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Independent Medical Review (IMR) is the process by which an injured worker may seek to overturn an adverse utilization review determination. Many among the Applicants’ bar in California will argue that only an employee may appeal the IMR determination. However, that is a misconception, likely driven by the rule that only an Applicant may seek IMR following a UR decision. Once an IMR determination is served, it is binding unless appealed timely on very limited grounds. LC 4610.6(h) outlines how to appeal an IMR determination and does not specify which party may file and it clearly does place any restrictions against any particular party seeking to appeal an IMR determination.
For the general practitioner, LC 4610.6(h) provides five grounds for appealing an IMR Determination within 30 days of service of an IMR determination. The determination of the administrative director shall be presumed to be correct and shall be set aside only upon proof by clear and convincing evidence of one or more of the following grounds for appeal:
(1) The administrative director acted without or in excess of the administrative director’s powers.
(2) The determination of the administrative director was procured by fraud.
(3) The independent medical reviewer was subject to a material conflict of interest that is in violation of Section 139.5.
(4) The determination was the result of bias on the basis of race, national origin, ethnic group identification, religion, age, sex, sexual orientation, color, or disability.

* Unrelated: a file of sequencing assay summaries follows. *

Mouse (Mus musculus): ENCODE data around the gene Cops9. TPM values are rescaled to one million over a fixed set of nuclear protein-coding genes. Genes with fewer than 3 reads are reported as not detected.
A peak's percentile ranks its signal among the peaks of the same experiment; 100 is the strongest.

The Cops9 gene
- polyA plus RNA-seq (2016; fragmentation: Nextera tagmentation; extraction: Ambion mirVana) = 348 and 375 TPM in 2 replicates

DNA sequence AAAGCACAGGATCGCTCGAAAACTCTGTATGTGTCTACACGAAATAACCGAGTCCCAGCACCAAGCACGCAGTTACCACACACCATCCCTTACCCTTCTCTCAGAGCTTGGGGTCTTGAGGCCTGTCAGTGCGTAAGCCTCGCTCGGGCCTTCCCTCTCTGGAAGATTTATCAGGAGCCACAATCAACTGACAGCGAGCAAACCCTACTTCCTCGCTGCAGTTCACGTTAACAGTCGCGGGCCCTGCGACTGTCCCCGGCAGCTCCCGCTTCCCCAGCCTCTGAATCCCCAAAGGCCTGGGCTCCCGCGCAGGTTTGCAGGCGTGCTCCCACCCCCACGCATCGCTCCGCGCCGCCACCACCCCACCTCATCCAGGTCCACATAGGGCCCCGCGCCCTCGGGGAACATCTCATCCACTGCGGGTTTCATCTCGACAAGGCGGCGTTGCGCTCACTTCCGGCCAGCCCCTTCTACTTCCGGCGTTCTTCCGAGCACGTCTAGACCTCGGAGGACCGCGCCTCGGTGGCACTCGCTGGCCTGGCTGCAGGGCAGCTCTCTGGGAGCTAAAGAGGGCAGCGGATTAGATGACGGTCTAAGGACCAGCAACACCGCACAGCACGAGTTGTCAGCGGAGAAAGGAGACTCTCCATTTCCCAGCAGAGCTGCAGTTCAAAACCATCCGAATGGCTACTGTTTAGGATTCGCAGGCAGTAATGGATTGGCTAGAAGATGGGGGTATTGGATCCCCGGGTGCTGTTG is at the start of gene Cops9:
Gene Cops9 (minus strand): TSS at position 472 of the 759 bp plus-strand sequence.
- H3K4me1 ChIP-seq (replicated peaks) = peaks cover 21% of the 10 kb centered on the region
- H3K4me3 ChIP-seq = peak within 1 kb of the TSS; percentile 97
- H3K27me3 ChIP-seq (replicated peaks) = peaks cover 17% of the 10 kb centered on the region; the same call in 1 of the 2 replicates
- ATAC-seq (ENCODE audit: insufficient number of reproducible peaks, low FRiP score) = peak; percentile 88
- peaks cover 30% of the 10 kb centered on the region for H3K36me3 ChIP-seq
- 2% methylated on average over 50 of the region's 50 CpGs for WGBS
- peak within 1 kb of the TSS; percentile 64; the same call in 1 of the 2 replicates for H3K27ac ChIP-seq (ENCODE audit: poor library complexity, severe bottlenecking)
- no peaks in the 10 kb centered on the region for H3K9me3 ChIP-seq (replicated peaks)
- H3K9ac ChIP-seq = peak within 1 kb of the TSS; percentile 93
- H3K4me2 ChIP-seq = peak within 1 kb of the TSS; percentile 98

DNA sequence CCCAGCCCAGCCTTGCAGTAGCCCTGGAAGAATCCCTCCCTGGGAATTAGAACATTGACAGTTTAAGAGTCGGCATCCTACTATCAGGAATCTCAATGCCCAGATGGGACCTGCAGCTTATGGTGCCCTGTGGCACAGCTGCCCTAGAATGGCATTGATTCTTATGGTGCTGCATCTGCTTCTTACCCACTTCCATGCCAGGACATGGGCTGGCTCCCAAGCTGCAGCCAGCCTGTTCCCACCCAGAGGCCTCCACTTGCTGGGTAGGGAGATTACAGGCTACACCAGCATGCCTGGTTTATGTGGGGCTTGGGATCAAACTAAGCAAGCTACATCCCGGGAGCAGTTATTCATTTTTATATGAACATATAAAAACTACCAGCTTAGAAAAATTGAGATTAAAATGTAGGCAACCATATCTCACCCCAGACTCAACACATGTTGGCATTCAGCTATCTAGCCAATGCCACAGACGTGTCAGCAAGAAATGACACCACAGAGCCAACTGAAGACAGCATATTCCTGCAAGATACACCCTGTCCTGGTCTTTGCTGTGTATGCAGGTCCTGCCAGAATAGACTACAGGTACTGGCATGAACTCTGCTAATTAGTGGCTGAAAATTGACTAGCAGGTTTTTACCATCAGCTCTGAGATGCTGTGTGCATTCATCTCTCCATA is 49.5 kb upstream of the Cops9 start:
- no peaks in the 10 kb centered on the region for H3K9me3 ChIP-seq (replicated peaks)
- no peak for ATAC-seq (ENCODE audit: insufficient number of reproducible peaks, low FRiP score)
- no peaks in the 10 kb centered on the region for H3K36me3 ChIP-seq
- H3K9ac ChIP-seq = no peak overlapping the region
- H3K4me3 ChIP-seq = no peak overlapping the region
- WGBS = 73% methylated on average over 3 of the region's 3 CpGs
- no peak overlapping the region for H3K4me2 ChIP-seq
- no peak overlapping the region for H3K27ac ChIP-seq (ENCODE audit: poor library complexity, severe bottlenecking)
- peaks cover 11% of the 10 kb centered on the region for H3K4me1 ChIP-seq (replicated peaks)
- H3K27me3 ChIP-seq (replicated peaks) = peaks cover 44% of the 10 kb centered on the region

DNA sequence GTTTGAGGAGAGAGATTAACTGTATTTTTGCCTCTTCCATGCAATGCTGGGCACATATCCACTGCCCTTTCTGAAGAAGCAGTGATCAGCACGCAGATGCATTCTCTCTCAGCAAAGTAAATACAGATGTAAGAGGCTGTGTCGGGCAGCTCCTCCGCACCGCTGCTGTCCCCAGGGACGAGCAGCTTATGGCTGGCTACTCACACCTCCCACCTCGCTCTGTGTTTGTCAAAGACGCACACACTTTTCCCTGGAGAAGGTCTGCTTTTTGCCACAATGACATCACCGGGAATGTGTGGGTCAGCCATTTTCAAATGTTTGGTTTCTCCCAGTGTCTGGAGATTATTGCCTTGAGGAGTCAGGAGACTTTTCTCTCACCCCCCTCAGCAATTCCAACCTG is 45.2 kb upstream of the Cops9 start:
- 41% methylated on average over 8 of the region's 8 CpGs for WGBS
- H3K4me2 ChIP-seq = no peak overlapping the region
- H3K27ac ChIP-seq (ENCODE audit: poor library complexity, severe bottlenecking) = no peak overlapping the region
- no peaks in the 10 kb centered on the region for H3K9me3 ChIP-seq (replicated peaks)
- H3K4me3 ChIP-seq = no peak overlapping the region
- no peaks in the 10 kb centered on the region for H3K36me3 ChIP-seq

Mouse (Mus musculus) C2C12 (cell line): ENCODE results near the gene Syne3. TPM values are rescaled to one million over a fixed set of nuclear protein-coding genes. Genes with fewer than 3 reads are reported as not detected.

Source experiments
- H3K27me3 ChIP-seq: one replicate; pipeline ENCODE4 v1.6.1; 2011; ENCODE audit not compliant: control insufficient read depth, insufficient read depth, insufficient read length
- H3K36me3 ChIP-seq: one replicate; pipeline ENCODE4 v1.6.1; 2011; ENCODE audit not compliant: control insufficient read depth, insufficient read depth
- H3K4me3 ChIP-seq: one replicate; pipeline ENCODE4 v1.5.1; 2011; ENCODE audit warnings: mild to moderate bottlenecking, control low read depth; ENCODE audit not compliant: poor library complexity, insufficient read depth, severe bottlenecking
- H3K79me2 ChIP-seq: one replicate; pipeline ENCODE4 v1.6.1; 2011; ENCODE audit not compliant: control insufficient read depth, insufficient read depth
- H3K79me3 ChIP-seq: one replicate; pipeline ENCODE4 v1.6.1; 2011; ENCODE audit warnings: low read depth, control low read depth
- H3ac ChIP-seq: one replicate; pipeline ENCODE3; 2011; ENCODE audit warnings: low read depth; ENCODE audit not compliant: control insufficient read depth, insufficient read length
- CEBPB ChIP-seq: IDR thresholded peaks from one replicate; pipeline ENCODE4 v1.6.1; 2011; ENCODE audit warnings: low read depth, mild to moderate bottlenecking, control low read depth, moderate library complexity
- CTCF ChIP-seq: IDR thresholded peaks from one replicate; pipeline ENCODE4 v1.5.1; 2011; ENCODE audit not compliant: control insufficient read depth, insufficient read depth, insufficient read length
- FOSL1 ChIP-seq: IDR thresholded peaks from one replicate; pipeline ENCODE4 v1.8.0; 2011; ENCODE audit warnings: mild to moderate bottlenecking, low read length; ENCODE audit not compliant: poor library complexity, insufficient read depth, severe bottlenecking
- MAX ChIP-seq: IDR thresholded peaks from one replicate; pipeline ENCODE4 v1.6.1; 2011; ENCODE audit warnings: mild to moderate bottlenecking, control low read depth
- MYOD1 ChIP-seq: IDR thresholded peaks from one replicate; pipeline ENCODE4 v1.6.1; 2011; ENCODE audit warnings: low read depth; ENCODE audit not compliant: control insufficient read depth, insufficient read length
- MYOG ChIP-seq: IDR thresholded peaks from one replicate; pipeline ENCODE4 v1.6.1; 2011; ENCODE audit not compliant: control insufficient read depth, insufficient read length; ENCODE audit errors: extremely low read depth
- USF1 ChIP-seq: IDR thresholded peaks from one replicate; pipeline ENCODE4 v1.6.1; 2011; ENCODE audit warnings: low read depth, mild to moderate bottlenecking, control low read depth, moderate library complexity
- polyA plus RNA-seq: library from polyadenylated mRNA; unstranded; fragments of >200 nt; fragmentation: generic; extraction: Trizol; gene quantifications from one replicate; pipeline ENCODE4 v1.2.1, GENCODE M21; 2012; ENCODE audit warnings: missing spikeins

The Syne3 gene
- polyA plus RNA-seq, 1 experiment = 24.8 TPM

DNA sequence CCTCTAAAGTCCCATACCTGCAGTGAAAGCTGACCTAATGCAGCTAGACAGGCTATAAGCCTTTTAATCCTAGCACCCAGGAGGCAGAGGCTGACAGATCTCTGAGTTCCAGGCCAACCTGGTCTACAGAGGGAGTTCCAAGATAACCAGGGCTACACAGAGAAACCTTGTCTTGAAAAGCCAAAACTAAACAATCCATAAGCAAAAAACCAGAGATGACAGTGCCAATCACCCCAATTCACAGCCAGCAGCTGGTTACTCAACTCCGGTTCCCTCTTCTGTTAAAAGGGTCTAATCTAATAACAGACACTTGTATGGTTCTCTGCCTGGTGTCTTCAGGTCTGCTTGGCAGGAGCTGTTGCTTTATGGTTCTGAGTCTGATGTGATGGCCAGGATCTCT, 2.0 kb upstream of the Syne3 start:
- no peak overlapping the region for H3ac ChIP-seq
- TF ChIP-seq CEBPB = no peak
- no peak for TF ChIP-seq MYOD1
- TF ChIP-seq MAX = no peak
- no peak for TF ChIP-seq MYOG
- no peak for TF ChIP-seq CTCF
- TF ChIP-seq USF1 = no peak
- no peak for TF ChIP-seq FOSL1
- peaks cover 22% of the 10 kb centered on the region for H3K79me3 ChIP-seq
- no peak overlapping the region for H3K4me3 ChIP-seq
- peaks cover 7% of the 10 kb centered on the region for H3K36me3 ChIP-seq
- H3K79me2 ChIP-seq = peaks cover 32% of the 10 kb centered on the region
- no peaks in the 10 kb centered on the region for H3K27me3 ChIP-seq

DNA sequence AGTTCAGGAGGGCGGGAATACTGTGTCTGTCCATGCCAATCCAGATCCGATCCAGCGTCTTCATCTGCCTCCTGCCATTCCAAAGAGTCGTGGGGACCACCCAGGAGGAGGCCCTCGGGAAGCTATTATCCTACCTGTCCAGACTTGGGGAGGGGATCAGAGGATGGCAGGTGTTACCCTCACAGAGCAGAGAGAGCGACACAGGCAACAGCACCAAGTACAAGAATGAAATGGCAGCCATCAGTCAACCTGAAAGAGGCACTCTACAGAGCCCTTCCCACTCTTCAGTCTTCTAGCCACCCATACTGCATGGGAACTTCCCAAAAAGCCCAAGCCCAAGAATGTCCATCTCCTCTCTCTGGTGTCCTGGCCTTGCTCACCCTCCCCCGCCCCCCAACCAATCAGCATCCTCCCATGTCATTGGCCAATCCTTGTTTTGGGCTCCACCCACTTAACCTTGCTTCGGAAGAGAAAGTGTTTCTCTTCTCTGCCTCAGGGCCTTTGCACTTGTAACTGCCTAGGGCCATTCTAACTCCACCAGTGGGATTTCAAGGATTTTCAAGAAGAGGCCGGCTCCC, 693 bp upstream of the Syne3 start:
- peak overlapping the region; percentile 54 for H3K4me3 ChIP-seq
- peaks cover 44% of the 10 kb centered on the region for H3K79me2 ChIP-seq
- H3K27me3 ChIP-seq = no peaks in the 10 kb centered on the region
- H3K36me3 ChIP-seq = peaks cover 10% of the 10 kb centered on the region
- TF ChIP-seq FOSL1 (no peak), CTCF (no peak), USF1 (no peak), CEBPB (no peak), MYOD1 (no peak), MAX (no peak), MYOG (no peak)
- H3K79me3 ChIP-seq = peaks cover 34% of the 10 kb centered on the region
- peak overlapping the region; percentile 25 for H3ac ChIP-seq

(5) The determination was the result of a plainly erroneous express or implied finding of fact, provided that the mistake of fact is a matter of ordinary knowledge based on the information submitted for review pursuant to Section 4610.5 and not a matter that is subject to expert opinion.
In the case of Jordan Stone v AchieveKids, Caps-Sig (2014 Cal. Wrk. Comp. P.D. LEXIS 663), the Board not only decided it was permissible for Defendant to appeal the IMR determination, the Board even granted Defendant’s appeal of an IMR determination. Factually, the Stone case involved an initial IMR determination overturning utilization review’s denial a right knee cartilage transplant. Defendant appealed the IMR determination on the grounds that it was issued in excess of the Administrative Director’s powers described in LC 4610.6(h)(1) and that it contained plainly erroneous findings that were not subject to an expert’s opinion per LC 4610.6(h)(5).
Defendant's IMR appeal was originally denied by the trial judge and reversed on appeal. The Board found that there was a "patent discrepancy" in stating that the requested surgery was not medically necessary in one section, but then stating that it was medically necessary in another section. The issue was sent to an alternative/new IMR organization to conduct a neutral review. This is the appropriate remedy when an appeal of an IMR determination is granted (LC 4610.6(i)).
So, if you receive an IMR determination that overturns a UR decision look to the 5 grounds for appeal noted above. If you have questions about how this can apply to your workers' compensation cases, email me or find your local Hanna Brophy attorney at www.hannabrophy.com.